The Disney Strike of 1941
There is a crisis emerging around work and it is getting closer to the romanticised idea of the artist. The work model of the artist is a problem.
Fast disappearing is the stability and the community that work and the work- place offered in the 20th century. When Walt Disney took the huge profits from Snow White and the Seven Dwarfs (nearly four times as much profit as the next best selling film of that year) and built his Fordist studios at Burbank the animators and staff, over 1000, were gathered together on the one unifying site.
This gave rise to a collective identity and by extension collective bargain-
ing and independent unions. Wages were structured and grew in line with the economy, jobs had permanent contracts and healthy pensions provided for workers when they were no longer fit to do so. The Fordist model at least provided the conditions by which solidarity could foster and develop giving some power to the worker in relation to management.
These conditions mostly found but not exclusively in manufacturing have been dwindling in the western world since the seventies and only exist in develop- ing countries where labour is very cheap.
The logic of the Fordist model, to isolate single tasks to individuals in a production line moved into increasingly Taylorist methods of further breaking down the process of manufacturing and organising them in the most efficient way. It seems that now the factory floor, the community of the workplace is breaking down into disparate geographical places for the individual to work in. The gig economy is becoming the model for work.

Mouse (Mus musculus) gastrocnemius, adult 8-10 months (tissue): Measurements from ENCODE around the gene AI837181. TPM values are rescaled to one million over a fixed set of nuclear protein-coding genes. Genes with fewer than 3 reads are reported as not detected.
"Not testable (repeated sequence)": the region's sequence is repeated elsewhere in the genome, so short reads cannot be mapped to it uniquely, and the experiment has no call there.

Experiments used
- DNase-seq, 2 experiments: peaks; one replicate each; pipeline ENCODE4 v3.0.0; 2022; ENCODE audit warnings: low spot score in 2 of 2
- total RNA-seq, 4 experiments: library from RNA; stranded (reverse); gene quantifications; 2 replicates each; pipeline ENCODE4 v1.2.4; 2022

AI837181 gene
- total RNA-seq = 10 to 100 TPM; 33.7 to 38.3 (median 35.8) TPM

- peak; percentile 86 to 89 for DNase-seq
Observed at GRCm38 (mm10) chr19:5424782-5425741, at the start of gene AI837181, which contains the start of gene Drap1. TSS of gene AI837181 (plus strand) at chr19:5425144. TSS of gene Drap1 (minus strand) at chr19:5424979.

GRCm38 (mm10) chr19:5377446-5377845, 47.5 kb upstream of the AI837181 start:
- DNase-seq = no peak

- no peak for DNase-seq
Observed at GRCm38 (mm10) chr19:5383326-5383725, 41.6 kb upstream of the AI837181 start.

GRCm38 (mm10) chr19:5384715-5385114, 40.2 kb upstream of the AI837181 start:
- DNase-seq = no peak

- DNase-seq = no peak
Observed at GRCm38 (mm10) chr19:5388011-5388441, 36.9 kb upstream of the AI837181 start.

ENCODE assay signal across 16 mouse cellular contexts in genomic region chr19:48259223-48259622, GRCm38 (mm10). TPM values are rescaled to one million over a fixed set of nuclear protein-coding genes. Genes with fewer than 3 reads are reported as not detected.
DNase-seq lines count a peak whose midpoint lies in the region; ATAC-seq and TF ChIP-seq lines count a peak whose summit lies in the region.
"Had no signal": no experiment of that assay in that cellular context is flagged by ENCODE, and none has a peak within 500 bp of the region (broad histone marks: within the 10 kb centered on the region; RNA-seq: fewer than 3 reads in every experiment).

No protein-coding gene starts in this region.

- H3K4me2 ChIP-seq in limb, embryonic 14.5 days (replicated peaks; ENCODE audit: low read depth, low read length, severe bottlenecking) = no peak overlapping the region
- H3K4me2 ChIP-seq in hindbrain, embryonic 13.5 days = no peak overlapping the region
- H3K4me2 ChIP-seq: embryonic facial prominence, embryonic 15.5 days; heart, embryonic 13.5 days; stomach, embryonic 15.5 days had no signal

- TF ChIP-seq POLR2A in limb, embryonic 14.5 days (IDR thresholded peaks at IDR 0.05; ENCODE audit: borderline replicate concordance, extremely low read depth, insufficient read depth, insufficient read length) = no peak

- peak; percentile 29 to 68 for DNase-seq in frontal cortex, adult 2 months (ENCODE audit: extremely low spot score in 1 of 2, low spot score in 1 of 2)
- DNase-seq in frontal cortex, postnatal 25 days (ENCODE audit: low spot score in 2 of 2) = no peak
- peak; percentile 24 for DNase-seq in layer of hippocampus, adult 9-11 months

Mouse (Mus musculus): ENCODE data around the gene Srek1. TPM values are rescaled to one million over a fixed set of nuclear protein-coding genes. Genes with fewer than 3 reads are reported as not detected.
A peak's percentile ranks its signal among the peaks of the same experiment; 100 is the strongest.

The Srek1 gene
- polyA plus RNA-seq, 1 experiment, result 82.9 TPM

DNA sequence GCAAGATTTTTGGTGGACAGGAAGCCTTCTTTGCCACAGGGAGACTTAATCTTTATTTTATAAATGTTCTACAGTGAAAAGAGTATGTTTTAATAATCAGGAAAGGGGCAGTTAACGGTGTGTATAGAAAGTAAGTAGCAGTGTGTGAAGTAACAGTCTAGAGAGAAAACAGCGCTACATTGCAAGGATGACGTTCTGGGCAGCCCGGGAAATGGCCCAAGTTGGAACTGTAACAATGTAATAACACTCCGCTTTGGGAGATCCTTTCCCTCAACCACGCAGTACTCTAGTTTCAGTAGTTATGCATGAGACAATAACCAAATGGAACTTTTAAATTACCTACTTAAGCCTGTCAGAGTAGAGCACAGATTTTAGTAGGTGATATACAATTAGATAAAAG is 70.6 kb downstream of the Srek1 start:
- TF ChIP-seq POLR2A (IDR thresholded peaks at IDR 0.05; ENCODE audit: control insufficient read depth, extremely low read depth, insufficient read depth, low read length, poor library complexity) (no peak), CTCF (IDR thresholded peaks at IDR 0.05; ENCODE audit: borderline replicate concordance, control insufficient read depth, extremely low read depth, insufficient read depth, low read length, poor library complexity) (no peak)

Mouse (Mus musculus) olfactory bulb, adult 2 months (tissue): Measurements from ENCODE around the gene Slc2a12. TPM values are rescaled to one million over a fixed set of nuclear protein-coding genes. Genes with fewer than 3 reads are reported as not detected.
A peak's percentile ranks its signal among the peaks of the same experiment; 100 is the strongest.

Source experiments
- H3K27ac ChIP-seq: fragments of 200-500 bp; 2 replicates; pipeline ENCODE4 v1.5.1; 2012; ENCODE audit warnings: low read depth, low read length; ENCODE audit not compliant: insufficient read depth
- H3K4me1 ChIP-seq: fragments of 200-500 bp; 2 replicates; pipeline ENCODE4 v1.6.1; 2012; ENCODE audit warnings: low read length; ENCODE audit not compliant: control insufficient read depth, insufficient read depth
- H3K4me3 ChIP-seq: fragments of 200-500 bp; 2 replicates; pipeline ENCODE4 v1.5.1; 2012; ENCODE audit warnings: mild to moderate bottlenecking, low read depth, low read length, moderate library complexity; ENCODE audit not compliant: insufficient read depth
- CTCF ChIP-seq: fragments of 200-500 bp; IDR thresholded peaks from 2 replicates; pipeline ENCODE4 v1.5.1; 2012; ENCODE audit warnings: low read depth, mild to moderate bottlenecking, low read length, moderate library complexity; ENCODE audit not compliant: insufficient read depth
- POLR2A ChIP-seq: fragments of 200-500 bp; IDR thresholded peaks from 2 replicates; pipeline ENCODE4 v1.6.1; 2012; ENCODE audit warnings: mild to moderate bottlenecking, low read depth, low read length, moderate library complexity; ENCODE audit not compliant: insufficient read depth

Digital platforms, like Uber, AirB’nB and even this journal are the new thing, its often labelled as revolutionary as if its an emancipation.As workers are en-couraged to get on board with the new digital age we are our own bosses this gives us the flexibility to organise our working patterns and are masters of our own destiny. If we fail its our own fault and if we are a success the we have earned it.
This self employed model of working is akin to the artist. The artists at Disney and the nature of their work is more related to the manufacturing process of the time rather than the artist of the 20th century however there are obvious overlaps. The point is not so much about the work of artists but work in general. Work in general is getting closer to that of the artist, individualised, isolated, and filled with hopeless dreams. In fact work itself is becoming the dream. To dream of success in work, is to dream of the opportunities of success offered by the gig economy. To dream that you can be that entrepreneur that will work 24/7 and make a million. To dream that you will be used and exploited by the system enough that you will rise above the unemployed and destitution.
If you have wings you don’t need a magic feather to realise you can fly what you need is a better system of community that seeks to support not exploit.